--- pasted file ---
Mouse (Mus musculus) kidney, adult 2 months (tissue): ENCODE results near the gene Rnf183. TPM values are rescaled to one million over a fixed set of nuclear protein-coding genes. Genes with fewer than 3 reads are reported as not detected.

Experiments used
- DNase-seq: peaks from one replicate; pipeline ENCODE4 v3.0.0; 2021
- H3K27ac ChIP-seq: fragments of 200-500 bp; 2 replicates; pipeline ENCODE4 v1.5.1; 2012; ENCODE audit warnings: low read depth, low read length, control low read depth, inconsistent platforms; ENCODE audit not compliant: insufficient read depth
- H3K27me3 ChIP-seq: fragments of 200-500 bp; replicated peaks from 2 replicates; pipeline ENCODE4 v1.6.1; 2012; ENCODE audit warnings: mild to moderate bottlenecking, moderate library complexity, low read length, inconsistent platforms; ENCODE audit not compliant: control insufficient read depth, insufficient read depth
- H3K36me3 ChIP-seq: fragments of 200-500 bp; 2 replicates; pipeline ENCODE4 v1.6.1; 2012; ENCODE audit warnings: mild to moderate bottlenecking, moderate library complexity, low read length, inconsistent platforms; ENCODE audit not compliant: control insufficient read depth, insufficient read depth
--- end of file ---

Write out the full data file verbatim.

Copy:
Mouse (Mus musculus) kidney, adult 2 months (tissue): ENCODE results near the gene Rnf183. TPM values are rescaled to one million over a fixed set of nuclear protein-coding genes. Genes with fewer than 3 reads are reported as not detected.

Experiments used
- DNase-seq: peaks from one replicate; pipeline ENCODE4 v3.0.0; 2021
- H3K27ac ChIP-seq: fragments of 200-500 bp; 2 replicates; pipeline ENCODE4 v1.5.1; 2012; ENCODE audit warnings: low read depth, low read length, control low read depth, inconsistent platforms; ENCODE audit not compliant: insufficient read depth
- H3K27me3 ChIP-seq: fragments of 200-500 bp; replicated peaks from 2 replicates; pipeline ENCODE4 v1.6.1; 2012; ENCODE audit warnings: mild to moderate bottlenecking, moderate library complexity, low read length, inconsistent platforms; ENCODE audit not compliant: control insufficient read depth, insufficient read depth
- H3K36me3 ChIP-seq: fragments of 200-500 bp; 2 replicates; pipeline ENCODE4 v1.6.1; 2012; ENCODE audit warnings: mild to moderate bottlenecking, moderate library complexity, low read length, inconsistent platforms; ENCODE audit not compliant: control insufficient read depth, insufficient read depth